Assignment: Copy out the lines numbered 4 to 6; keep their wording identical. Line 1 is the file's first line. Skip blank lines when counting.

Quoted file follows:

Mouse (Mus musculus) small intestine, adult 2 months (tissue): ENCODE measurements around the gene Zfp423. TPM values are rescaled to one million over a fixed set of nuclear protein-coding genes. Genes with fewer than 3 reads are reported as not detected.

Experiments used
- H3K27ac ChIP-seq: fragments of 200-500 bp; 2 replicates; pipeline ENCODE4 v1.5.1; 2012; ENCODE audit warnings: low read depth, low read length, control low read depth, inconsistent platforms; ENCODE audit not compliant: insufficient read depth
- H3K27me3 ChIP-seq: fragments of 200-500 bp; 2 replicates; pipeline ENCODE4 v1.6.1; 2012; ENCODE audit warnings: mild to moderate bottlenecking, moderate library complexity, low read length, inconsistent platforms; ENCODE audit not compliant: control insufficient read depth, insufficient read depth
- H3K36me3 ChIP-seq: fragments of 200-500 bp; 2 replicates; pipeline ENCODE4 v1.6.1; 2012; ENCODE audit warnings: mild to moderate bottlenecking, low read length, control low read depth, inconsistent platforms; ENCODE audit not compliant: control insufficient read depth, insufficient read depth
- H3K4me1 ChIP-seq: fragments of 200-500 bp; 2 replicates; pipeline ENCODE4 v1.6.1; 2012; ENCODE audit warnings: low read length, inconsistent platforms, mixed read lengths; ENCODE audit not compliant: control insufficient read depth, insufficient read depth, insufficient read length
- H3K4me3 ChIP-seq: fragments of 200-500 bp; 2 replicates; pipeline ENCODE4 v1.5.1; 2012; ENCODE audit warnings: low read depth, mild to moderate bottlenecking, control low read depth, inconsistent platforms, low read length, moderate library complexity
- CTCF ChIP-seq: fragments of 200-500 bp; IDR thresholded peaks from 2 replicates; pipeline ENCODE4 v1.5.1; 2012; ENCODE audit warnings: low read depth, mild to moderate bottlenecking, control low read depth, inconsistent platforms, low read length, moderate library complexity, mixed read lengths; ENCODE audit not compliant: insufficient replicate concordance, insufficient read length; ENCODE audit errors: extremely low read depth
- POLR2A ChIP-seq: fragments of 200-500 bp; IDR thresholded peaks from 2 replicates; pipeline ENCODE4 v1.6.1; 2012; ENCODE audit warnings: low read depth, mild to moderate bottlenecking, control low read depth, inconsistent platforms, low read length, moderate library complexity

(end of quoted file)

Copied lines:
- H3K27me3 ChIP-seq: fragments of 200-500 bp; 2 replicates; pipeline ENCODE4 v1.6.1; 2012; ENCODE audit warnings: mild to moderate bottlenecking, moderate library complexity, low read length, inconsistent platforms; ENCODE audit not compliant: control insufficient read depth, insufficient read depth
- H3K36me3 ChIP-seq: fragments of 200-500 bp; 2 replicates; pipeline ENCODE4 v1.6.1; 2012; ENCODE audit warnings: mild to moderate bottlenecking, low read length, control low read depth, inconsistent platforms; ENCODE audit not compliant: control insufficient read depth, insufficient read depth
- H3K4me1 ChIP-seq: fragments of 200-500 bp; 2 replicates; pipeline ENCODE4 v1.6.1; 2012; ENCODE audit warnings: low read length, inconsistent platforms, mixed read lengths; ENCODE audit not compliant: control insufficient read depth, insufficient read depth, insufficient read length